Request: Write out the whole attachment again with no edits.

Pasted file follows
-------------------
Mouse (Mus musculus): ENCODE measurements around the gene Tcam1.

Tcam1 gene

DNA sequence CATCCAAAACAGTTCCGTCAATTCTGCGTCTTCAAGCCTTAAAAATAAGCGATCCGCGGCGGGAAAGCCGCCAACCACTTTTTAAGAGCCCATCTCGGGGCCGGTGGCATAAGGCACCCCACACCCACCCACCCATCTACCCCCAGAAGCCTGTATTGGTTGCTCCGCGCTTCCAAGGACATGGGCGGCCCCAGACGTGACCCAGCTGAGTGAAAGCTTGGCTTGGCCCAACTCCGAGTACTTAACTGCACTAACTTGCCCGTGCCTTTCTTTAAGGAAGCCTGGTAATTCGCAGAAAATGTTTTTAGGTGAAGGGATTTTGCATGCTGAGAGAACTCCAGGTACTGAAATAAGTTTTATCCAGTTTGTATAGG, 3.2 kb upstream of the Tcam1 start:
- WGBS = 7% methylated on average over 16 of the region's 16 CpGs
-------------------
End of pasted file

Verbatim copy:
Mouse (Mus musculus): ENCODE measurements around the gene Tcam1.

Tcam1 gene

DNA sequence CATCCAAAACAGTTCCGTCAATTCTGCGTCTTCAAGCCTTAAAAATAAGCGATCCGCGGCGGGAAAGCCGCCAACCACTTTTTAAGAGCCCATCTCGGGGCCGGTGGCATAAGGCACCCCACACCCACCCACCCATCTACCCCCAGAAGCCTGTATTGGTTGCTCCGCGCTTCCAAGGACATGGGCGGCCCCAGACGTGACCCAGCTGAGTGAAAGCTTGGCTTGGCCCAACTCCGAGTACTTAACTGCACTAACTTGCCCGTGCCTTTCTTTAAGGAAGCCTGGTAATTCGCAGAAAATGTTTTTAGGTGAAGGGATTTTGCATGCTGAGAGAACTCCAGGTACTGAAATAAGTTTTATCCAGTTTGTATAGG, 3.2 kb upstream of the Tcam1 start:
- WGBS = 7% methylated on average over 16 of the region's 16 CpGs